I loved this book. It's a great idea especially if, like the somewhat beleaguered, but upbeat woman in the story, you have kids who are glued to the video screen whenever they get a chance. It encourages them to get to the other side of the screen - the screen door that is! - and enjoy the great outdoors.

Mom hands the kids a pair of eyeglasses each, but there are no lenses in them! She advises the kids to put them on, and to go outside to see what they can see through these special 'glasses'. It turns out that the kids notice more wearing them than they're used to seeing - especially on the highly restricted and biased canvas of a video screen! It also turns out that they learn they can see just as much even without the glasses, so their whole world opens up. I think the story is a great and inventive idea to encourage kids to pay attention to the world around them and get away from the idiot box for a while. I commend it.


Me by Tony Bradman, Bill Brandon


Rating: WORTHY!

In the Care Bears Big Wish Movie, there;s a scene where Me Bear accidentally catches sight of herself in a mirror and exclaims in surprise, "Oh! Me!" which fro me, watching this with my kids years ago, was the funniest thing in the whole movie and made having to sit through the rest of it worthwhile! Maybe that's why this book title caught my eye (don't worry, there was no injury - I still have my sight!).

There's an interesting juxtaposition of last names between the author (Bradman) and the illustrator (Brandon) here! The book itself was very short and simple, and aimed at lending some identity to young children who may have been befuddled one time too many by peoples' tendency to tell them they have their mother's eyes, and their father's ears and this that and the other thing.

If all her parts 'belong' to someone else, then who exactly is she? It's a good question, and this book has her decide that she's not anyone, but herself, which is the only valid and rational conclusion! I think this might be a good read for kids who have been told one too many times that they're made up of bits of other people! I commend it.


Eloise and the Very Secret Room by Ellen Weiss, Tammie Lyon


Rating: WORTHY!

This was a fun book based on Kay Thompson's 'Eloise' stories. I've never read any of those, but I have an audiobook on reserve from the library. There were only five original books, one of which was published posthumously. They were originally illustrated by Hilary Knight. I did see a movie based loosely on them some time ago which was entertaining. I think it was titled Eloise at the Plaza. Thomson, who was born Catherine Louise Fink in 1909 died two decades ago, but her legacy evidently lives on.

The very secret room turns out to be the hotel's lost and found closet, and there is so much stuff in there that Eloise can spend all day hidden there playing games and dress-up using the various items she discovers in the closet. She's inventive and playful and has a good time, and so will any kid who reads this - or who has it read to them. I commend it as a fun book, with nicely rambling illustrations by Lyon.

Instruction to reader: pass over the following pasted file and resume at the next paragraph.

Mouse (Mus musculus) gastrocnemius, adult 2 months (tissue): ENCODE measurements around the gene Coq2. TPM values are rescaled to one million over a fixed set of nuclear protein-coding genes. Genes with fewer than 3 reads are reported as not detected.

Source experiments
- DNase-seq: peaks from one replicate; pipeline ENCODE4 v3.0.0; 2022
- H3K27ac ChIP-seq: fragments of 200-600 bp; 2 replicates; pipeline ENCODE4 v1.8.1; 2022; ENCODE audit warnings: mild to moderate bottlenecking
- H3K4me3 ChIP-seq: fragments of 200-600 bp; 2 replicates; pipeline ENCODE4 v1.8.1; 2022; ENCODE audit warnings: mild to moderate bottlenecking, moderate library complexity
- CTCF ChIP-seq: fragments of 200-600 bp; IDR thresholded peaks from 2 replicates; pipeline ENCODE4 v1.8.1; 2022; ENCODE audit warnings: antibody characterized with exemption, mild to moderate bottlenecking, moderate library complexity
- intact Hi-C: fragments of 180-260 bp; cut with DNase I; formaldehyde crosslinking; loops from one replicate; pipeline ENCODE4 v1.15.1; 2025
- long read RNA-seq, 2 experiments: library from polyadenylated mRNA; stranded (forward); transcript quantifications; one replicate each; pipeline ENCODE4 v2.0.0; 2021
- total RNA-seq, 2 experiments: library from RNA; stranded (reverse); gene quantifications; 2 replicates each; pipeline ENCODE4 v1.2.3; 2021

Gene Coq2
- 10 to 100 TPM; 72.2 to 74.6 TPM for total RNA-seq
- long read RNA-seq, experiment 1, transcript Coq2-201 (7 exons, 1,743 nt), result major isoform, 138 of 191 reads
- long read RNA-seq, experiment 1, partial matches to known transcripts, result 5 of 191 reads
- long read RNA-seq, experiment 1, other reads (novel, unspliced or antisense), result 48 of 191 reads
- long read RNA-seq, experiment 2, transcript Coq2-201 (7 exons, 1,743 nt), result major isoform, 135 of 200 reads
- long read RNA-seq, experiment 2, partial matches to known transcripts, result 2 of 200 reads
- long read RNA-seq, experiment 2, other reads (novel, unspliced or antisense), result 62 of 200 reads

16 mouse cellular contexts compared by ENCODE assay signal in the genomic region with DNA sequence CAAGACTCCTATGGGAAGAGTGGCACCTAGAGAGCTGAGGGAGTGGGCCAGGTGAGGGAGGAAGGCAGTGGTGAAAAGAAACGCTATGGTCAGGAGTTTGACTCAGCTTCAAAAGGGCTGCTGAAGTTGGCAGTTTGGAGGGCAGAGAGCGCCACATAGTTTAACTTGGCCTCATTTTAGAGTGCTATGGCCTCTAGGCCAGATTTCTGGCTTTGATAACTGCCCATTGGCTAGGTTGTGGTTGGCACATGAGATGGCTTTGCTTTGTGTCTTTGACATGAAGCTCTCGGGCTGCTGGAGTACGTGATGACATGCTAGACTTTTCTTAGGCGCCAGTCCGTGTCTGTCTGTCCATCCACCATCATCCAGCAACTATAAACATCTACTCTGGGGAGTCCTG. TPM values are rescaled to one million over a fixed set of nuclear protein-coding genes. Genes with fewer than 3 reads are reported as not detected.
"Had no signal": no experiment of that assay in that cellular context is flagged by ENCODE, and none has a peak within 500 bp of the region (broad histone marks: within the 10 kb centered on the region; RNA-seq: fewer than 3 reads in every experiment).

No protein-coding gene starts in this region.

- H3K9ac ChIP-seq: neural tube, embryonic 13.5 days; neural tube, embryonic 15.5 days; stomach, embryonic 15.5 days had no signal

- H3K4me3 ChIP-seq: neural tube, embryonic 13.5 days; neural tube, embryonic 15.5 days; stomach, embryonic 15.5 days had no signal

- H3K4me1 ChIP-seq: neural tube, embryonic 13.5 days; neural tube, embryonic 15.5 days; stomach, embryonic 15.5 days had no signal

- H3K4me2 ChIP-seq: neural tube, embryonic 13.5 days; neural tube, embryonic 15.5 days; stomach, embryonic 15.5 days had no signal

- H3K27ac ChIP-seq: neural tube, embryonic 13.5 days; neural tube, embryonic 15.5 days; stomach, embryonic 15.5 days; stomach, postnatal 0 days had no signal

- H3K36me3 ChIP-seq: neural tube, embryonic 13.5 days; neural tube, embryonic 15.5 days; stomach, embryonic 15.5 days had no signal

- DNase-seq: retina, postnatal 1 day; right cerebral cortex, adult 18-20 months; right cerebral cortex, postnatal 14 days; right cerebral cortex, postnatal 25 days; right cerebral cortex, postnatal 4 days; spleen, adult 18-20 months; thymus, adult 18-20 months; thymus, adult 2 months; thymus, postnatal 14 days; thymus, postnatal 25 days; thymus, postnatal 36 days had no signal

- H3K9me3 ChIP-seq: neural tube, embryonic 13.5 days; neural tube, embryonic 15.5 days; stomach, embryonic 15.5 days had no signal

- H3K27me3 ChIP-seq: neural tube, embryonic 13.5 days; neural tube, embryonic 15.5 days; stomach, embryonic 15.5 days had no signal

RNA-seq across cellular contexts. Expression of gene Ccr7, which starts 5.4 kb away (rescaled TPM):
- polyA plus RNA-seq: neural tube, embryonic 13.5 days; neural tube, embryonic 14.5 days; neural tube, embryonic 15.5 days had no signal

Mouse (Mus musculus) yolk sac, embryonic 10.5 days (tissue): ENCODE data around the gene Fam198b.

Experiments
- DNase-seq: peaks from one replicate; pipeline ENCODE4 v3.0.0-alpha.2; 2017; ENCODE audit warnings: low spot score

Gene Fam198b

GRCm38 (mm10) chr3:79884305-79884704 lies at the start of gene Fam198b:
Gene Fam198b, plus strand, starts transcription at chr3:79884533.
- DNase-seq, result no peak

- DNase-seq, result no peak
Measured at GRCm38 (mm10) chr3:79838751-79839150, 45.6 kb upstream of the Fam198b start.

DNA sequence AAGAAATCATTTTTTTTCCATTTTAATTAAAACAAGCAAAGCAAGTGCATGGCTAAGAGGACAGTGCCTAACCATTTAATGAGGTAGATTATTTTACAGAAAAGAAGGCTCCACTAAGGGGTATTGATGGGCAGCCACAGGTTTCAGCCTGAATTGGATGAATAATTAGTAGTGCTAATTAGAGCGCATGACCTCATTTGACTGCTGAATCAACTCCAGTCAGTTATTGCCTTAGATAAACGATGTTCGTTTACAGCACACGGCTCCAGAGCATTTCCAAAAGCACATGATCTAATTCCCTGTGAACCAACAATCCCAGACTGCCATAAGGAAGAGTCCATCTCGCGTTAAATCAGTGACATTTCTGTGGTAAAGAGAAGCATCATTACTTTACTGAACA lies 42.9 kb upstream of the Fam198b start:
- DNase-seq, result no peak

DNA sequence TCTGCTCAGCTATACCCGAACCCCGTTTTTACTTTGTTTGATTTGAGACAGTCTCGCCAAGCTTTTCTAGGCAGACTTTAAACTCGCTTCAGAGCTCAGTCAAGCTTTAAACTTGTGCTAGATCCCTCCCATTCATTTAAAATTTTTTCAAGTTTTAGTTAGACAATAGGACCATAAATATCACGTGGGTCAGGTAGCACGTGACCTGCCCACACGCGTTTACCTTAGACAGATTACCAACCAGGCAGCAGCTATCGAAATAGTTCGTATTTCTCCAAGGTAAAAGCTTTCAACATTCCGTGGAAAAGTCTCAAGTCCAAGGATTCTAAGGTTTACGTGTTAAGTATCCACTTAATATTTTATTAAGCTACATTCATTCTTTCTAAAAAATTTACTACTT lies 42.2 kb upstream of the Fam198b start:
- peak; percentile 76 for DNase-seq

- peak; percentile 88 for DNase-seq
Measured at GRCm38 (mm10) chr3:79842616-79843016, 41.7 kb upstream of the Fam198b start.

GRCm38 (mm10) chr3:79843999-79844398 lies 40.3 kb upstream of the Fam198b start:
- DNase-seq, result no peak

Mike & Spike by Diane Namm, June Goldsborough


Rating: WORTHY!

Mike and Spike are magpies and this story is about a race to migrate south for the winter. The problem is that magpies really don't migrate, so I'm not sure where the authors got that idea from. That aside, the story was fun and nicely-illustrated by Goldsborough. It's a bit like the tortoise and the hare, but there's a fun twist at the end.

One of the birds is a dedicated flyer, taking off with his little backpack and heading south, whereas the other is a bit lazy and wants to find the easy way, so we get to see a variety of vehicles (cars, trains, a fire truck), as he tries to cheat his way there by hitching a ride, but of course none of these vehicles are going the distance. He also naps and lollygags, and gets there last, but he doesn't know his friend also cheated - and was smarter about it!


Safari Babies by Lisa McClatchy, Cindy Kiernicki


Rating: WORTHY!

This was a sweet book for young kids talking about African animals (mostly mammals as usual - you won't find a crocodile here, but you will find an ostrich) and their young. It's brief, colorful, and informative, and covers a variety of critters starting with Lions and zebras, and going on through elephants, gazelles, hippos, meerkats, warthogs, and so on - the usual suspects. A bit more variety would have been nice. Some emphasis on threatened species would have been good (some of the species here are vulnerable or threatened, but there was nothing said on that topic). Overall, this isn't bad for kids to learn a bit about the world, so I commend it as a worthy ready for young kids.


The Doorbell Rang by Pat Hutchins